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Rahul Gandhi’s Conversation with former RBI Governor-Dr Raghuram Rajan, on dealing with the Covid19 crisis

9 min read

Discussing the Covid In India,
The Conversation is as :

Rahul Gandhi – Hello

Raghuram Rajan – Good morning, how are you?

Rahul Gandhi – I’m good, nice to see you

Raghuram Rajan – Me too

Rahul Gandhi – In the era of Coron virus, there are many questions in the mind of the people, what is happening, what is going to happen, especially with regard to the economy. I thought of an interesting way to answer these questions, to talk to you about it so that I as well as the common people can know what you think about all this.

Raghuram Rajan – Thanks for talking to me and for this dialogue. I believe that at this critical time, as much information as possible can be obtained on such issues and people should also be aware as far as possible.

Rahul Gandhi – One of the big issues that I feel at the moment is how should we consider opening up our economy? What are the parts of the economy that you think are very important to open and in which order they should be opened?

Raghuram Rajan – This is an important question. We are trying to reduce the graph of infection and do not put excessive burden on hospitals / medical facilities, but at the same time we also have to think how to resume people’s livelihood. Lockdown is always very easy to maintain, but it cannot run for the economy.

It has to be done sequentially. First the place where you can maintain social distancing. Distancing is not only important at workplace but also in the movement of the workplace. Do people have private means of transport, bicycle, scooter or car? Or are they dependent on public transport? How do you create distance in public transport?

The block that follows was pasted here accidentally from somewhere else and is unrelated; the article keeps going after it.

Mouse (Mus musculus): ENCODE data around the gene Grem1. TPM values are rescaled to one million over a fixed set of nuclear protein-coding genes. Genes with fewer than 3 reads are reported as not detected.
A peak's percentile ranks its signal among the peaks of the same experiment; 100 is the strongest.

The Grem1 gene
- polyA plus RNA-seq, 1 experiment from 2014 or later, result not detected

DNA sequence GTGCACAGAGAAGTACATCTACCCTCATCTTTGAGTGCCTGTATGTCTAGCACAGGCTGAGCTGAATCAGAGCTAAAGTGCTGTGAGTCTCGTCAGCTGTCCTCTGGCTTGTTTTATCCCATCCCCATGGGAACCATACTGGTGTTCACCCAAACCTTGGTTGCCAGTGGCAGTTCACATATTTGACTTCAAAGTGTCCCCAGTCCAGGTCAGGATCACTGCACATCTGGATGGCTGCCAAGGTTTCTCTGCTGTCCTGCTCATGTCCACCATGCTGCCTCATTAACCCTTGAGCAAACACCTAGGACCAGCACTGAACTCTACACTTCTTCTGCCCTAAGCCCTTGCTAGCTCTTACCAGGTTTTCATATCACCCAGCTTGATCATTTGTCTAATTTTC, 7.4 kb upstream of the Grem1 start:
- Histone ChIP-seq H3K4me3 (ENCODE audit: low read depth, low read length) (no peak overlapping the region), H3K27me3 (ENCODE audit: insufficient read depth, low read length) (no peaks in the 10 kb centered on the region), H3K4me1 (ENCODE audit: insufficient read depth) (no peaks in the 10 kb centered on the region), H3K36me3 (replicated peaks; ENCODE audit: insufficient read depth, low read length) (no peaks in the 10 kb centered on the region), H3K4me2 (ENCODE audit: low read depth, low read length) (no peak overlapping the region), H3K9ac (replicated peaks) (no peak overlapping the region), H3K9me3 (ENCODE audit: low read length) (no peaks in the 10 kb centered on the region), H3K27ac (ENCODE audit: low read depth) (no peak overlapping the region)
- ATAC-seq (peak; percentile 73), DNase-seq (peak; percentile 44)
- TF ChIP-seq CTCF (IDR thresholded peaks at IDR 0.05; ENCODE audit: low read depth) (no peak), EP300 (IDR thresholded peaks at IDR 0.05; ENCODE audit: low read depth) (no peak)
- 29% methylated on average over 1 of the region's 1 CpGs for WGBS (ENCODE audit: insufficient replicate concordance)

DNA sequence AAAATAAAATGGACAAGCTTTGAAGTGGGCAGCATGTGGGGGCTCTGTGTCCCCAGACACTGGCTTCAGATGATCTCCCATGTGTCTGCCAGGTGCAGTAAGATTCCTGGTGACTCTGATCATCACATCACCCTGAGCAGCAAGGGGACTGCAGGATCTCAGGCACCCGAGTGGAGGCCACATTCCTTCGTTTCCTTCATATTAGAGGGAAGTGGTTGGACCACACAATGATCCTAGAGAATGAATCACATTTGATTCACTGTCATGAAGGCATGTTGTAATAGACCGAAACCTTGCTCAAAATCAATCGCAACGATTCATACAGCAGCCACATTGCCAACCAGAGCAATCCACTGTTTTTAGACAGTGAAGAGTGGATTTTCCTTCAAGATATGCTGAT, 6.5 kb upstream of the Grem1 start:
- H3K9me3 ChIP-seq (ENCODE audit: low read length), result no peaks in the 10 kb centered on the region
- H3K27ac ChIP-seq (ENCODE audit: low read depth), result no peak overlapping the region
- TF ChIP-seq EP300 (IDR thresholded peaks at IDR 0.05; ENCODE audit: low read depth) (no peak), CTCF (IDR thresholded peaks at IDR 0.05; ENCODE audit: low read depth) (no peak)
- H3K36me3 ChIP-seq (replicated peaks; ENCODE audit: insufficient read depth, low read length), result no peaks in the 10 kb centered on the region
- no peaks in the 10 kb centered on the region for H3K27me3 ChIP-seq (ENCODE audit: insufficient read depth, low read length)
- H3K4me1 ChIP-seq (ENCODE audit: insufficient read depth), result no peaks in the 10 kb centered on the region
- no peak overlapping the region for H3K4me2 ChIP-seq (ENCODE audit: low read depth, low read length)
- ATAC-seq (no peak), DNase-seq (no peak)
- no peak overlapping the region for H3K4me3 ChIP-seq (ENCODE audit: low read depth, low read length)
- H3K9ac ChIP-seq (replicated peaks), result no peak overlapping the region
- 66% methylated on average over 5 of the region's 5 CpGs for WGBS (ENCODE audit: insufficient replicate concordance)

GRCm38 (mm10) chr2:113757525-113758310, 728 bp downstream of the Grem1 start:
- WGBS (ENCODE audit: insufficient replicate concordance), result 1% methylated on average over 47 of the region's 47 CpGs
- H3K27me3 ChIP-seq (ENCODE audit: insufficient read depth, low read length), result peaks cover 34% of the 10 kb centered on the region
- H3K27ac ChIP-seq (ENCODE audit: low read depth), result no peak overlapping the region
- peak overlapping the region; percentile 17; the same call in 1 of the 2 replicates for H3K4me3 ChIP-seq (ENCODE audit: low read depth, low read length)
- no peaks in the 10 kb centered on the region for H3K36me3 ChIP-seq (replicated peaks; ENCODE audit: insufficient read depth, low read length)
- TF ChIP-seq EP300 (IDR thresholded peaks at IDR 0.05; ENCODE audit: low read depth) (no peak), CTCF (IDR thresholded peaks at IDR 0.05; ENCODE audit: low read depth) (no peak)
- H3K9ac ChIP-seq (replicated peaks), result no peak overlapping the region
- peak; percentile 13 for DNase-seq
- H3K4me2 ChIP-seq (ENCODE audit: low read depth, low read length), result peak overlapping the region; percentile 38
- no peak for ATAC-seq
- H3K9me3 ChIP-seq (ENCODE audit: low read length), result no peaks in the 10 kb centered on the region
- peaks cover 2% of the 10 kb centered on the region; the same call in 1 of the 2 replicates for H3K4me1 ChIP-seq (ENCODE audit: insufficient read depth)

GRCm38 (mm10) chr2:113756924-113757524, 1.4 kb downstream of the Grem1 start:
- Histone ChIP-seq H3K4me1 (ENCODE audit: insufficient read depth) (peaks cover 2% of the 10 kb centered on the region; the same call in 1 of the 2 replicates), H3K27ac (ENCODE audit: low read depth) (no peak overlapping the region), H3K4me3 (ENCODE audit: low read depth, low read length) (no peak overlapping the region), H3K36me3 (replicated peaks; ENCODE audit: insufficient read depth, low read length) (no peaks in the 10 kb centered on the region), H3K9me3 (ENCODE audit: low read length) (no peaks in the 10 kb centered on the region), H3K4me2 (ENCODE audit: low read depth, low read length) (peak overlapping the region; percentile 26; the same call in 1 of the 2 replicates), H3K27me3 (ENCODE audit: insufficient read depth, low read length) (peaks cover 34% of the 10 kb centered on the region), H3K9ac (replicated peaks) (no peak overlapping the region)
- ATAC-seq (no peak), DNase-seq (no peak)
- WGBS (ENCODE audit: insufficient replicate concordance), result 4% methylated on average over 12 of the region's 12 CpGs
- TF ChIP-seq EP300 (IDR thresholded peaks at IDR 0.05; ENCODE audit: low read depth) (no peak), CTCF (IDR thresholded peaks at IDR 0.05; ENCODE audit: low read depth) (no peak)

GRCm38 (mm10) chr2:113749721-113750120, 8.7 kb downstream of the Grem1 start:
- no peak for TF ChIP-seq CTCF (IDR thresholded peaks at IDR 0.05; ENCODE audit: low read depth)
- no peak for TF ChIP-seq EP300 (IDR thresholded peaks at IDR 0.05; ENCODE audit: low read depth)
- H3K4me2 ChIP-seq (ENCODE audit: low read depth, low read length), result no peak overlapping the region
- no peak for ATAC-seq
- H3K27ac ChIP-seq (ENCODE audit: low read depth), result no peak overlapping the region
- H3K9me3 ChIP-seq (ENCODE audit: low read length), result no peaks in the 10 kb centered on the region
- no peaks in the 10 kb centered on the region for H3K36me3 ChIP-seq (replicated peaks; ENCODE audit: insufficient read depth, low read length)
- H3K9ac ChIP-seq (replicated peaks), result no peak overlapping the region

It will take a lot of work and hard work to make all this arrangement. Also, it has to be ensured that the workplaces are relatively safe. Along with this, it has to be ensured that if there are any recent accidental incidents, how fast we can isolate the affected people, without implementing the third or fourth lowdown, it would be disastrous.
Rahul Gandhi – This is what many people are saying that if you go to the lockdown again and again, if you open the lockdown and you have to put the lockdown back, it will have a very devastating effect on the economic activity because it will completely destroy the trust. Will be done. Do you agree with this?

Raghuram Rajan – Yes, I think it is right to think. Applying the second lockdown means that you were not successful in starting the activity (financially) properly. From this, the question arises that if you open this time, do you not need a third lockdown and this will bring credibility.

you are right. I do not believe that we should run towards 100 percent success, ie there should be no case anywhere. This cannot be done right now. We only have to manage to start the activity again, that is, if there are any cases, then we isolate them.

Rahul Gandhi – But in this entire arrangement it will be very important to know where there is more infection, and testing is the only way for this. At the moment there is a feeling in India that our testing capacity is limited. As a large country, our testing capacity is limited compared to the US and European countries. How do you see a small number of tests taking place?
Raghuram Rajan – Good question, take the example of an American. There are up to one and a half lakh tests in a day. But there is a unanimous opinion of experts, especially epidemiologists, that to start opening the activity, triple the number of these tests should be done ie at least 5 lakh tests everyday and some people are talking about several million tests. .

Given India’s population, we should test it four and a half times. If you want as much confidence as America, then we have to do 20 lakh tests everyday. It is clear that we are not even close to them, because we are only able to do 25,000 to 30,000 tests daily.